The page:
46138. Implicit in every contract is a covenant of good faith and fair dealing. The impliedcovenant requires a party in a contractual relationship to refrain from arbitrary or unreasonableconduct which has the effect of preventing the other party to the contract from receiving thefruits of the bargain.139. Holders of the Companies’ preferred and common stock have certain contractualrights. Preferred stockholders are entitled to a contractually specified, non-cumulative dividendand to a contractually specified liquidation preference. The dividend and liquidation rights of private preferred shareholder are prior to those of common shareholders. The Companies maynot pay dividends or make distributions on account of its common stock in any quarter wheredividends on preferred stock is not paid in full. Common shareholders are entitled to be paiddividends in parity with other common shareholders, and upon liquidation they are entitled to ashare of the residual economic value of the firm after payment of debtholders and equity holderssenior in priority to common stock.140. FHFA’s agreement to the Net Worth Sweep has arbitrarily and unreasonablyprevented Plaintiffs and other private shareholders from receiving any of the fruits of theirinvestment. Again, the Net Worth Sweep replaced the 10% dividend on Treasury’s GovernmentStock with a perpetual requirement that the Companies pay their entire net worth to Treasury.The Net Worth Sweep thus strips the Companies of their ability to generate and retain funds todistribute as dividends to Plaintiffs and other holders of preferred and common stock.141. The Net Worth Sweep also (a) subverts the priority rights of preferredshareholders by effectively transforming Treasury’s Government Stock into common stock andrequiring the Companies to pay dividends on that common stock without first paying dividends
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47on preferred stock, and (b) effectively replaces the Companies existing common stock withTreasury’s Government Stock.142. By essentially expropriating the entirety of the Companies’ net worth for thegovernment, the Net Worth Sweep also nullified entirely the contractual right of Plaintiffs andother holders of common and preferred stock to receive a payment upon the dissolution,liquidation, or winding up of Fannie and Freddie.143. No provision of Plaintiffs’ contracts with Fannie and Freddie reserves to theCompanies any right to
 nullify entirely
 the Companies’ contractual obligations toPlaintiffs and other private shareholders by granting rights to another class of the Companies’stock.144. In sum, the Net Worth Sweep repudiates and nullifies entirely the scope, purpose,and terms of the contracts governing the relationships between Fannie and Freddie and theirpreferred and common shareholders.145. FHFA has therefore both exceeded its statutory authority under HERA andbreached the implied covenant of good faith and fair dealing.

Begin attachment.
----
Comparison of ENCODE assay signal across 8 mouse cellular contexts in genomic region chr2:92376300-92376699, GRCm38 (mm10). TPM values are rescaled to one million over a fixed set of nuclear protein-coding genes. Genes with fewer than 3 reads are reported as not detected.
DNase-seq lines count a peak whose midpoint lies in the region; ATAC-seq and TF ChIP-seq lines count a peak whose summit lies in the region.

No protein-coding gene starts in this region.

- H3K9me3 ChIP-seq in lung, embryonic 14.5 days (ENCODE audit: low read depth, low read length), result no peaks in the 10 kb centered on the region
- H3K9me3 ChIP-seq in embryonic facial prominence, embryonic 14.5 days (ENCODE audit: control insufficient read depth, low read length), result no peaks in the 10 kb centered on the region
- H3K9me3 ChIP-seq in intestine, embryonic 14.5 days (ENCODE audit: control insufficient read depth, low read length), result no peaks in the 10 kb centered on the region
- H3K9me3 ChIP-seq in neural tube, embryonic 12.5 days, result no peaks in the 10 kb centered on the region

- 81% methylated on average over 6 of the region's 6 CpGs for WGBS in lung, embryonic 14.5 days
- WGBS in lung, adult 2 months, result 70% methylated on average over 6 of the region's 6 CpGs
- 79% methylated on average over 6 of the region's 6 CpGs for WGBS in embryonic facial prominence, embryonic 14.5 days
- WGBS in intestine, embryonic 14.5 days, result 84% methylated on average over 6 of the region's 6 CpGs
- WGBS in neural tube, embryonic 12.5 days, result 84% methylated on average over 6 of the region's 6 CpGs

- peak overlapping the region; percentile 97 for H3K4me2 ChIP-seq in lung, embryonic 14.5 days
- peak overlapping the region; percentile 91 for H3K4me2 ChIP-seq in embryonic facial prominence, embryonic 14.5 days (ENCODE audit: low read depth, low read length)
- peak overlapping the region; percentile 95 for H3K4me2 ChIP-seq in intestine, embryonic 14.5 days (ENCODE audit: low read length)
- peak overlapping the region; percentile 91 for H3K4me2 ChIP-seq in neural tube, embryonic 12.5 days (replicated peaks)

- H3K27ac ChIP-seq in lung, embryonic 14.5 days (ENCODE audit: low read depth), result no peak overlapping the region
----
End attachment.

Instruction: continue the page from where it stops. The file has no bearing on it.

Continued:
146. WHEREFORE, Plaintiffs pray for an order and judgment:a. Declaring that the Net Worth Sweep, and its adoption, are not inaccordance with and violate HERA within the meaning of 5 U.S.C. § 706(2)(C), and thatTreasury acted arbitrarily and capriciously within the meaning of 5 U.S.C. § 706(2)(A)by executing the Net Worth Sweep;b. Vacating and setting aside the Net Worth Sweep, including its provisionsweeping all of the Companies’ net worth to Treasury every quarter;
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48c. Enjoining Treasury and its officers, employees, and agents to return toFHFA as conservator of Fannie and Freddie all dividend payments made pursuant to theNet Worth Sweep or, alternatively, recharacterizing a portion of such payments as a paydown of the liquidation preference and a corresponding partial redemption of Treasury’sGovernment Stock rather than mere dividends;d. Enjoining FHFA and its officers, employees, and agents fromimplementing, applying, or taking any action whatsoever pursuant to the Net WorthSweep;e. Enjoining Treasury and its officers, employees, and agents fromimplementing, applying, or taking any action whatsoever pursuant to the Net WorthSweep;f. Enjoining FHFA and its officers, employees, and agents from acting at theinstruction of Treasury or any other agency of the government and from re-interpretingthe duties of FHFA as conservator under HERA;g. Awarding Plaintiffs damages resulting from FHFA’s breach of contractand breach of the implied covenant of good faith and fair dealing, including withoutlimitation contractually-due dividends on the preferred and common stock for eachquarter when a dividend based on the net worth of the Companies was paid to Treasury;h. Awarding Plaintiffs their reasonable costs, including attorneys’ fees,incurred in bringing this action; andi. Granting such other and further relief as this Court deems just and proper